Why does Business and General Aviation matter? There is no shortage of ways for us to demonstrate loud and clear to the nation this fall...Back to Articles
It's been a storm summer for General Aviation, notes Dave Higdon. Heading into fall, there are no shortages of requirements for Business and General Aviation to make their voices heard and show the nation why they matter…
All year Business and General Aviation users have been resisting the relentless storm spawned by an airline-centric push to force the FAA to divest its Air Traffic System and hand ATC functions to a public/private entity overseen by a board dominated by airline interests.
In parallel, concerns have run high over FAA funding without the passage of a full reauthorization law.
All we got was a six-month extension – not so much as a solution as a reprieve from an unwarranted shut-down.
If that wasn’t enough, Mother Nature weighed in – with vengeance. First, Hurricane Harvey ravaged Texas' Gulf Coast – twice – flooding southeast Texas. Then, before Houston and surrounding Texas had dried out, Hurricane Irma reared up from the South Atlantic and wound her way west and north.
Irma clipped the Virgin Islands, Puerto Rico, Hispaniola and Cuba before turning her savagery north to flatten parts of Florida. Then came Maria, which spent a few days in the South Atlantic growing into the most-powerful hurricane ever recorded, before striking Puerto Rico full force as the third most-powerful hurricane to hit North America.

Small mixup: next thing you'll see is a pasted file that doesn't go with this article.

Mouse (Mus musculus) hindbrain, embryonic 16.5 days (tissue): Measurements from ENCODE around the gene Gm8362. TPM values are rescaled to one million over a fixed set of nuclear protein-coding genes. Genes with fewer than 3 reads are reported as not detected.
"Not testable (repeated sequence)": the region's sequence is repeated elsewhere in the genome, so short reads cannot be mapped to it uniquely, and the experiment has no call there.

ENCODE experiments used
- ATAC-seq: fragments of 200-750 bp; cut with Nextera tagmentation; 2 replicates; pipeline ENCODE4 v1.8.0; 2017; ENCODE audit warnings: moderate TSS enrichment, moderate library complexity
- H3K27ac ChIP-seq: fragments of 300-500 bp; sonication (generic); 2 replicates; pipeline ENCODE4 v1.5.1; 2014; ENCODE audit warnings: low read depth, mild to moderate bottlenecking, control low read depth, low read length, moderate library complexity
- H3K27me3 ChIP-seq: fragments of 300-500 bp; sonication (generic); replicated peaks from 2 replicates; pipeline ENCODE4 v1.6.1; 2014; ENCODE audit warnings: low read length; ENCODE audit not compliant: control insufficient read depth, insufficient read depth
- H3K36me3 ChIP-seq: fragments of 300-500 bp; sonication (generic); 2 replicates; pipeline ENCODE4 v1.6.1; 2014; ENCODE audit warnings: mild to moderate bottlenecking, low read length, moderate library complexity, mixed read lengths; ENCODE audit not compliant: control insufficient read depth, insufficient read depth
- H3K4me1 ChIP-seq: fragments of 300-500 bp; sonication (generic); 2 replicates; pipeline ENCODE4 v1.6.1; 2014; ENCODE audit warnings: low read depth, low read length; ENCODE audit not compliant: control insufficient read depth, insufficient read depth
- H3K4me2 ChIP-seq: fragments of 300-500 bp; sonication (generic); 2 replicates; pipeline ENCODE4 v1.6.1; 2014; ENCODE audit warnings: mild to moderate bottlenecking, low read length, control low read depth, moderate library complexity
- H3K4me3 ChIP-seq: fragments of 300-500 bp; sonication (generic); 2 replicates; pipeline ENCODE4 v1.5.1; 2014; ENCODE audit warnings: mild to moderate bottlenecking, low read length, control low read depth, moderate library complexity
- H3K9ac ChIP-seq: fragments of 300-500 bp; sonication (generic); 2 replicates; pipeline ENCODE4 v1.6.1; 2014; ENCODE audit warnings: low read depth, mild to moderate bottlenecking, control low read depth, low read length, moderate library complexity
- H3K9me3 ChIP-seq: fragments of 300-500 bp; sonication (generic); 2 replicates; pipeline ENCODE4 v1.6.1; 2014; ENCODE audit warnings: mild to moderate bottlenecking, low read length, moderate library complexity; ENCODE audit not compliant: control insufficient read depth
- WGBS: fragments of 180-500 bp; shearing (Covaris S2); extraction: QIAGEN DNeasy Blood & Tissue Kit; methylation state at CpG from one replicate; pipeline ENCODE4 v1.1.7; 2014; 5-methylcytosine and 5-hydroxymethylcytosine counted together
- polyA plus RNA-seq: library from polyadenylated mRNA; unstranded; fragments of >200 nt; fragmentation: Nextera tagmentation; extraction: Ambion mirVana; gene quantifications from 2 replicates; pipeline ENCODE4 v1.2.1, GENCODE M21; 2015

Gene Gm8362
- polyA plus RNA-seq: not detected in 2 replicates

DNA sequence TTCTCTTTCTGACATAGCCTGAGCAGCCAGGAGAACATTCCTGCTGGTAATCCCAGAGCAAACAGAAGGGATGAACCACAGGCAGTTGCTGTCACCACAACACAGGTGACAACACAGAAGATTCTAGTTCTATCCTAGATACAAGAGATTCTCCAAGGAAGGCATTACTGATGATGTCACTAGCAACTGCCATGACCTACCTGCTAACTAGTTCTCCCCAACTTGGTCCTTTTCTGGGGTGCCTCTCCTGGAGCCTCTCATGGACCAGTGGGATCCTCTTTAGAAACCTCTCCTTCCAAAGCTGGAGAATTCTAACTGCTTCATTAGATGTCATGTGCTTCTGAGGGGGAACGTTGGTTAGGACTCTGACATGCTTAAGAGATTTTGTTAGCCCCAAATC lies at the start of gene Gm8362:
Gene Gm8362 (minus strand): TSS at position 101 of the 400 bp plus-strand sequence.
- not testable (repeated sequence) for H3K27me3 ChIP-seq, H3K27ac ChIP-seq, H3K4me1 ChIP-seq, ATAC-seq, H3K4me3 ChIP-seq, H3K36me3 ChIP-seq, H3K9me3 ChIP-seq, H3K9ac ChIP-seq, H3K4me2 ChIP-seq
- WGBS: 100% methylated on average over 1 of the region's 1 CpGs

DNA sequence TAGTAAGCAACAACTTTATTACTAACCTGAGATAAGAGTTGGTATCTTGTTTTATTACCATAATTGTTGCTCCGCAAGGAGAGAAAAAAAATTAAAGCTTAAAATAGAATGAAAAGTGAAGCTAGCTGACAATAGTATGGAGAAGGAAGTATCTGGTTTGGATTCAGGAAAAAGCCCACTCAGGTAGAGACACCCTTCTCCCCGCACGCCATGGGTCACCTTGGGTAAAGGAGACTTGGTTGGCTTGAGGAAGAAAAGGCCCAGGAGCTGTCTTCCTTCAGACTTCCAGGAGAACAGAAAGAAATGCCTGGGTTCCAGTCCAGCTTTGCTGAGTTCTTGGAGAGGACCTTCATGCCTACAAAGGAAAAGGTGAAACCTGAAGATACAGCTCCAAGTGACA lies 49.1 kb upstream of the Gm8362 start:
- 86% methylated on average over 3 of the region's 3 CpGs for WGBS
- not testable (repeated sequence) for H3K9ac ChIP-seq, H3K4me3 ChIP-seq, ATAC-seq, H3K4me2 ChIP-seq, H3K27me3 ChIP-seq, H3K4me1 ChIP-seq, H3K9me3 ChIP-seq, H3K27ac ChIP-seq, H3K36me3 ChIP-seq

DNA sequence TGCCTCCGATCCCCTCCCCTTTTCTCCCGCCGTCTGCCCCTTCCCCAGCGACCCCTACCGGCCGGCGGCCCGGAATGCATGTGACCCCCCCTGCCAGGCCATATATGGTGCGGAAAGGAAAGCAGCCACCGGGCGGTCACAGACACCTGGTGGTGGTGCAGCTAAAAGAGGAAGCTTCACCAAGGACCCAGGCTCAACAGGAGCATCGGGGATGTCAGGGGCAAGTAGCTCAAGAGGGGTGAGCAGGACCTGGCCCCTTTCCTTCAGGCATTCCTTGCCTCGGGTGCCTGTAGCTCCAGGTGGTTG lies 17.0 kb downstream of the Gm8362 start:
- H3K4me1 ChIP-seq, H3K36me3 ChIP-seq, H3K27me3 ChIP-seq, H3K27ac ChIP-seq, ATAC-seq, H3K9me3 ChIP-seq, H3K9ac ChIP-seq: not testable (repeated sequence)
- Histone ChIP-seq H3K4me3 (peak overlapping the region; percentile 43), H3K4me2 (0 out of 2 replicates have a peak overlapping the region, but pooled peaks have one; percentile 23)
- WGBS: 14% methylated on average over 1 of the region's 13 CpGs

Throughout these natural and man-made storms, NBAA continued to prepare for its annual convention; even as it took a lead role in fighting back against the ATC privatization scheme and, at the same time, serving as a conduit to channel volunteered lift to aid needs in Texas, Florida, the Virgin Islands and Puerto Rico.
Working Toward a Secure Convention
So it came to be that when a gunman opened fire from the 32nd floor of a Las Vegas hotel Sunday night, killing 59 and wounding another 500+, NBAA's people were already in Las Vegas overseeing convention set-up work underway barely two miles from the shooting site.
NBAA's began collaborating with Las Vegas authorities as soon as possible to assure a safe, incident-free 70th annual NBAA Business Aviation Convention and Exhibition. In visiting with NBAA sources this week, they offered assurances that security would be the highest priority, both at the Las Vegas Convention Center and at the Static Display at Henderson Field.
But convention aside, those other storms remain squarely on NBAA's operational radar.
The staff issued a reminder that emergency needs remain unmet, in Texas, in Florida and, in particular, Puerto Rico, where GA strips are the only link for many communities.
The American Red Cross' HERO Database is a good point of contact for those seeking to contribute lift to any of these four storm efforts.
As for the continuing storm over ATC privatization, two points of contact remain useful and viable. Let's all use them: First, you can call 1-833-GA-VOICE, a number through which you can contact your individual members of Congress and express your opposition to ATC privatization. Alternatively, to reach the same end you can visit www.atcnotfirsale.com.
These storms will all eventually pass. In the meantime, let’s demonstrate loud and clear why Business and General Aviation matters. Let’s do all we can to help and overcome…